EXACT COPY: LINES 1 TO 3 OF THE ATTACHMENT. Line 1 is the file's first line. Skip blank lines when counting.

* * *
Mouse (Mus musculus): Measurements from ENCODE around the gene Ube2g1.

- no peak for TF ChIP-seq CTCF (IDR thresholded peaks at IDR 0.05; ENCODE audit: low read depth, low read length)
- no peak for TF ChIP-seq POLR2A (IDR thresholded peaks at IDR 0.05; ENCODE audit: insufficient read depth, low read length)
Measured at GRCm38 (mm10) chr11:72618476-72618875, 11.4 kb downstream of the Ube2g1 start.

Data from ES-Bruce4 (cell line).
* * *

Mouse (Mus musculus): Measurements from ENCODE around the gene Ube2g1.

- no peak for TF ChIP-seq CTCF (IDR thresholded peaks at IDR 0.05; ENCODE audit: low read depth, low read length)
- no peak for TF ChIP-seq POLR2A (IDR thresholded peaks at IDR 0.05; ENCODE audit: insufficient read depth, low read length)